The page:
June bug’s FPIES… What?! What’s that?!

Imagine standing in the shower with your weak and lethargic baby while she poops and vomits over and over again. All you can do is hug her cheek close to yours and say “hush, hush, hush”…”it’s ok”…”mommy’s here.”

Vivian June, my daughter, has food allergies that cause profuse vomiting and diarrhea exactly 2-4 hours from consumption of her allergens. Epi-pen’s don’t work. Hydration helps…when you can get that in safely.

My sweet chubby baby girl

Have you ever heard of FPIES in your life?! I’m a Registered Dietitian. I went to school for 4 years and studied nutrition at Michigan State University. Before that I studied culinary arts for 2 years. I interned for 1 year in community health, management, long-term care, and clinical dietetics. I had never heard of FPIES. So don’t feel bad if you have never heard of it. I was baffled.

Food Protein-Induced Enterocolitis Syndrome (FPIES) is a type of food allergy affecting the gastrointestinal (GI) tract.  Classic symptoms of FPIES include profound vomiting, diarrhea, and dehydration. These symptoms can lead to severe lethargy, change in body temperature and blood pressure. Unlike typical food allergies, symptoms may not be immediate and do not show up on standard allergy tests. – The FPIES Foundation

Our pediatrician didn’t even know how to respond to my daughter’s symptoms: vomiting anytime I fed her vegetables????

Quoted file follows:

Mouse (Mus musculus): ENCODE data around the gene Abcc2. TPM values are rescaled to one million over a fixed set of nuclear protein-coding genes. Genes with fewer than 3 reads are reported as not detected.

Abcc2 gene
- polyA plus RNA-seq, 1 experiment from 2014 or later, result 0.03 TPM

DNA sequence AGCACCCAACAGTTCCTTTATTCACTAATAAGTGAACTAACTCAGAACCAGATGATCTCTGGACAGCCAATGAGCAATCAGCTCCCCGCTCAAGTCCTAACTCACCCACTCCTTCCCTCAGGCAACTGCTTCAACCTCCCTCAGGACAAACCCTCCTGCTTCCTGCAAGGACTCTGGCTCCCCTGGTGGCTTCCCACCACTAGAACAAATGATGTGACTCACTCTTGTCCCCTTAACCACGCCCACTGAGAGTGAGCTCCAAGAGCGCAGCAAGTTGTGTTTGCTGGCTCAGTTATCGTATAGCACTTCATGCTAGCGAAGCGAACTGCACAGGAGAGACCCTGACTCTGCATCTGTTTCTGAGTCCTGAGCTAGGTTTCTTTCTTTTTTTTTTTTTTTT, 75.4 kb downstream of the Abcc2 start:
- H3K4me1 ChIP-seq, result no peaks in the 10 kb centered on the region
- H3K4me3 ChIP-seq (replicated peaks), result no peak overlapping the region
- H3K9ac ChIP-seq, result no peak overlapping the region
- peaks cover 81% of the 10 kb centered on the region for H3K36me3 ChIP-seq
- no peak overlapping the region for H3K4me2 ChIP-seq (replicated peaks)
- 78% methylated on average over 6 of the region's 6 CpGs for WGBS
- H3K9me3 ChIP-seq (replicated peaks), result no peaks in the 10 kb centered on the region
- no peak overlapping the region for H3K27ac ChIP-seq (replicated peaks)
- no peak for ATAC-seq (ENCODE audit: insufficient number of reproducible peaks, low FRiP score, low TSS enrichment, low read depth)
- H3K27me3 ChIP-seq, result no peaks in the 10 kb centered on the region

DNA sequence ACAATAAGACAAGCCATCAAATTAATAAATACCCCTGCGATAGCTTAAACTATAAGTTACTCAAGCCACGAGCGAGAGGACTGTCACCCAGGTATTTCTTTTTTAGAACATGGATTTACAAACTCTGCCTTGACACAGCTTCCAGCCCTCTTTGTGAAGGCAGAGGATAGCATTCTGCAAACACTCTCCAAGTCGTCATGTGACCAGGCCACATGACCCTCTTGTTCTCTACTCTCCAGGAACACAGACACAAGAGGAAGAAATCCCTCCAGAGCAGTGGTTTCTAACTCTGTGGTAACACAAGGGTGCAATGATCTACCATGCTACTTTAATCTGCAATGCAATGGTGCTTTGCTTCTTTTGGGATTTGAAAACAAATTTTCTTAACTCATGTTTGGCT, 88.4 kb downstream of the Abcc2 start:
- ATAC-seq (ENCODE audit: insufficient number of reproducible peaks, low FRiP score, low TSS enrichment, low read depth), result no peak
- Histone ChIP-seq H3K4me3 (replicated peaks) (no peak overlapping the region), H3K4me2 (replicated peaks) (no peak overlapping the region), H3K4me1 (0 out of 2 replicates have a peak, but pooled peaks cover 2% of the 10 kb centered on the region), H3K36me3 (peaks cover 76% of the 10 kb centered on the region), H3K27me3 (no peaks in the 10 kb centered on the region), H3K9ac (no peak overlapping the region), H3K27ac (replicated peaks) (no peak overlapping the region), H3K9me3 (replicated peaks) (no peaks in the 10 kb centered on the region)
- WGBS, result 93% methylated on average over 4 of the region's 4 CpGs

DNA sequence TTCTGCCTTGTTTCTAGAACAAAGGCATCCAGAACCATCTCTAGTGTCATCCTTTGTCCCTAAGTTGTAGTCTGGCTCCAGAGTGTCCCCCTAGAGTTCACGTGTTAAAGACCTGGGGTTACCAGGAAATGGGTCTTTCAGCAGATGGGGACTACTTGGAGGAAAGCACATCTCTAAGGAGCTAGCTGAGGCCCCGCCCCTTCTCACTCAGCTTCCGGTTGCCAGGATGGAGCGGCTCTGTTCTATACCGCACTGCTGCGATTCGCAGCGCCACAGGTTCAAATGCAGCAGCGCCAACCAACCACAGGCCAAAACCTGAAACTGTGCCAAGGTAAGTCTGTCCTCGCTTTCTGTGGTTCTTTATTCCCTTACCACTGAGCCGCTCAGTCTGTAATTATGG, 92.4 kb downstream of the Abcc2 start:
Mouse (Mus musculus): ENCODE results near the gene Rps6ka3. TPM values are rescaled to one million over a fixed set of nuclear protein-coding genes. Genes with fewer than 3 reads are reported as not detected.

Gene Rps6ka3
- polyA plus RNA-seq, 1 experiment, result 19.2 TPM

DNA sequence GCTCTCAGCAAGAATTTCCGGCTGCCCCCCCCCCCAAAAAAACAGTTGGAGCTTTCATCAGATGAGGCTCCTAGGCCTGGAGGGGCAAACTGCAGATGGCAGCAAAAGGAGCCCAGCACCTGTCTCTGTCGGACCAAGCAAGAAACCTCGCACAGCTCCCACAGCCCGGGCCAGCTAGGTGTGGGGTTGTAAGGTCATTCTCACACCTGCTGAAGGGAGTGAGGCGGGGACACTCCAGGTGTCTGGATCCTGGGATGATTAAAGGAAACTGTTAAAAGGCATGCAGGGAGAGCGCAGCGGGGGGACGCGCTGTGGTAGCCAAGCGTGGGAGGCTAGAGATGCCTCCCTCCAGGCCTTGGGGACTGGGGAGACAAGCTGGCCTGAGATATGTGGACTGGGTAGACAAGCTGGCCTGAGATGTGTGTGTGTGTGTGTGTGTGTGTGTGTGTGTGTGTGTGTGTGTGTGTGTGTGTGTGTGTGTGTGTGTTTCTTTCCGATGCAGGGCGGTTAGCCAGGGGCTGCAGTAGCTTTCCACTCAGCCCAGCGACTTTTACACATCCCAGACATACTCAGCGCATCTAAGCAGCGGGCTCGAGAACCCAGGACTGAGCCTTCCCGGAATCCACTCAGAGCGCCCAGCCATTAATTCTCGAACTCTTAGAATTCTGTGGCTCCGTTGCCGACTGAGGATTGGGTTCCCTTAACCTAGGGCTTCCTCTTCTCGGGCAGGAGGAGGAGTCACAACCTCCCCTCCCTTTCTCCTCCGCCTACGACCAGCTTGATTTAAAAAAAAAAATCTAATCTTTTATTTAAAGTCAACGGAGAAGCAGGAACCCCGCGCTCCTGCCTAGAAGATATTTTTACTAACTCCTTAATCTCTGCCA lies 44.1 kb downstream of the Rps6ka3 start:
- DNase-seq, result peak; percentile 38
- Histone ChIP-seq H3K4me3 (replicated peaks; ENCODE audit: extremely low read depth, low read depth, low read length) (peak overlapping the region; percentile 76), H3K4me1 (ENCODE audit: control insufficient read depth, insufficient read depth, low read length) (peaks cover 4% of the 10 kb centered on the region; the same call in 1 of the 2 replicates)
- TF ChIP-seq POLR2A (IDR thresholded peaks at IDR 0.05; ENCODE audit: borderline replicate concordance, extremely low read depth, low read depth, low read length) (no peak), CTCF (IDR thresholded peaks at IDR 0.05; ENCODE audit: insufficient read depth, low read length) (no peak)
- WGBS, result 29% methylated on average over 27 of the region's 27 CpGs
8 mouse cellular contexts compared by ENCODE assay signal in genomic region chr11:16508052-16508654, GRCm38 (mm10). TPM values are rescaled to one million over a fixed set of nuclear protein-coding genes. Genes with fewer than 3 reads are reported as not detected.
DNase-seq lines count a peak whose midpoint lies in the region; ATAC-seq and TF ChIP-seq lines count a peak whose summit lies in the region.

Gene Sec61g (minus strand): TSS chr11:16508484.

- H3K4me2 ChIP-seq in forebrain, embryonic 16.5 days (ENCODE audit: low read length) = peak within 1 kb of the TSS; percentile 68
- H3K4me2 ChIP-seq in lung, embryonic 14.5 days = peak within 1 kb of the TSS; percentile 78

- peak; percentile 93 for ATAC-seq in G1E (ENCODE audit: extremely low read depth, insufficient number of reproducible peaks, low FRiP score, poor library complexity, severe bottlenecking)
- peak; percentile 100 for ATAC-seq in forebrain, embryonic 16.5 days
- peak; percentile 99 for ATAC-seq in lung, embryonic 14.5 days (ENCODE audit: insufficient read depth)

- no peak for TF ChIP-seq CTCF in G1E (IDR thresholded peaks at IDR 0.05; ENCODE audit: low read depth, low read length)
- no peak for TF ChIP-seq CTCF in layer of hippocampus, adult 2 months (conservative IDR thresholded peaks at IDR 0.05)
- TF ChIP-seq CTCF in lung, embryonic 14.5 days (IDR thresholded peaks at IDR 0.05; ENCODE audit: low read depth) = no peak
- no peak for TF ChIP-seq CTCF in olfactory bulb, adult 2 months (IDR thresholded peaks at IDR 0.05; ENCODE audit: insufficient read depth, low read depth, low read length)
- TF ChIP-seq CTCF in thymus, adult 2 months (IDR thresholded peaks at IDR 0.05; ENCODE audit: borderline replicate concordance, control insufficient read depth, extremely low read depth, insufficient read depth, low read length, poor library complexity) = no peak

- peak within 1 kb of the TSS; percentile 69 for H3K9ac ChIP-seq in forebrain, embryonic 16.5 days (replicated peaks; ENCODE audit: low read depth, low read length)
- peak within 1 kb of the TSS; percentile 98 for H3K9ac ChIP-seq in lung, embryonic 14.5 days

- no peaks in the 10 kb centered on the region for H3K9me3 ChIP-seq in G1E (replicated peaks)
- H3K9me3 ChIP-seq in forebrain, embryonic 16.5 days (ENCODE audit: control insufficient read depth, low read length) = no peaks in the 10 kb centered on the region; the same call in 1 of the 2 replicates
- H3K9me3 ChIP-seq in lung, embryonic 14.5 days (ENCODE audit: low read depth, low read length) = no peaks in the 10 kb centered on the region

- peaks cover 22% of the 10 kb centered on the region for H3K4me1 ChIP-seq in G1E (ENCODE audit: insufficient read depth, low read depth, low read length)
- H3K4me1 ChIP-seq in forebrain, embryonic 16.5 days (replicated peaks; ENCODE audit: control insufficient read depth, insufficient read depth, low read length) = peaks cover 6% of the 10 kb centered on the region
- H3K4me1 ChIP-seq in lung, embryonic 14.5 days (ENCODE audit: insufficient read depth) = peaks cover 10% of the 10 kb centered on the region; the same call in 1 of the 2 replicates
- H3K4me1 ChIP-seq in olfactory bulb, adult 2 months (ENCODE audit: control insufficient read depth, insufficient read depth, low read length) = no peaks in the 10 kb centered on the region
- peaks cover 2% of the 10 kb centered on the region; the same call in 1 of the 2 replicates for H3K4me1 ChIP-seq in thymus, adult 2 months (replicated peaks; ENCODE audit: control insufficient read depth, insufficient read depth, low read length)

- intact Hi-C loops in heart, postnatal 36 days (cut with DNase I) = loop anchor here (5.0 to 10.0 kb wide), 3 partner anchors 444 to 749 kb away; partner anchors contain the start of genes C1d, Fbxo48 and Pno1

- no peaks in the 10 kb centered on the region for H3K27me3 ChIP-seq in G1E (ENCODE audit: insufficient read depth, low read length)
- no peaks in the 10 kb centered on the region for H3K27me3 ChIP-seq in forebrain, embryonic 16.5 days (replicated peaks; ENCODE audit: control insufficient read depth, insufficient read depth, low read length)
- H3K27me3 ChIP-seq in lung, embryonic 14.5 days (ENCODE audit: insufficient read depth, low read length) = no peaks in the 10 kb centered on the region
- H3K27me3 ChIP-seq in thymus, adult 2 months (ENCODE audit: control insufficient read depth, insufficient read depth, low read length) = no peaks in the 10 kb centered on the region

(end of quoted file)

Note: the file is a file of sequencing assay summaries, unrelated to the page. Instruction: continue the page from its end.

My husband once said, “no one is allergic to ALL vegetables. What is going on?!”

It all started way back

Vivian was born in the fall and started life with hip dysplasia. Poor girl had to wear a harness for the first 3 months of her life. It was winter in Michigan and she was forced to wear dresses. She had to sleep on her back and nurse sitting up. (I know babies are supposed do sleep on their backs all the time, but my babies never liked it.) Then that winter she was diagnosed with bronchiolitis and was hospitalized for a few days after I couldn’t keep her hydrated at home. We were going into the pedatrician’s office almost every day for checkups and I finally said, “Enough! She can’t breath from all this coughing and snot in her nose! We’re going to the ER.” But let’s get back to FPIES. Basically I’m letting you know that this momma was real tired already.

Vivian June around 2-3 months old wearing her hip harness

Vivian was a great “eater”. My son, Charlie, used to fall asleep while he nursed, but she was super efficient. She would eat on one side. Take a break. Burp. Eat on the other side. Get back to napping, sitting, playing. She was such a happy baby. Chubby. Healthy. Then we started baby foods.

Like a good dietitian

Like a good dietitian (and like I did for my son), I started my baby daughter on vegetables instead of fruit. I usually recommend moms start their babies with pureed vegetables instead of fruits so they get used to the bitter flavors first. My son still likes vegetables today. Well Vivi loved the carrots. Awesome! Then she vomited the green beans. Bummer! Then she vomited the spinach. Another huge bummer! And it wasn’t just vomiting. It was really bad. So I gave her a break for a while. She was such a good eater with nursing that I forgot about it for a while.

She loved the carrots

I was going to be gone for a day and I suggested my husband, Jud, try giving her some of the soy formula we had from Charlie’s infancy. It was still within date.

The crazy reactions started

Jud called me rather stressed while I was out. Vivian was vomiting crazy amounts and had diarrhea.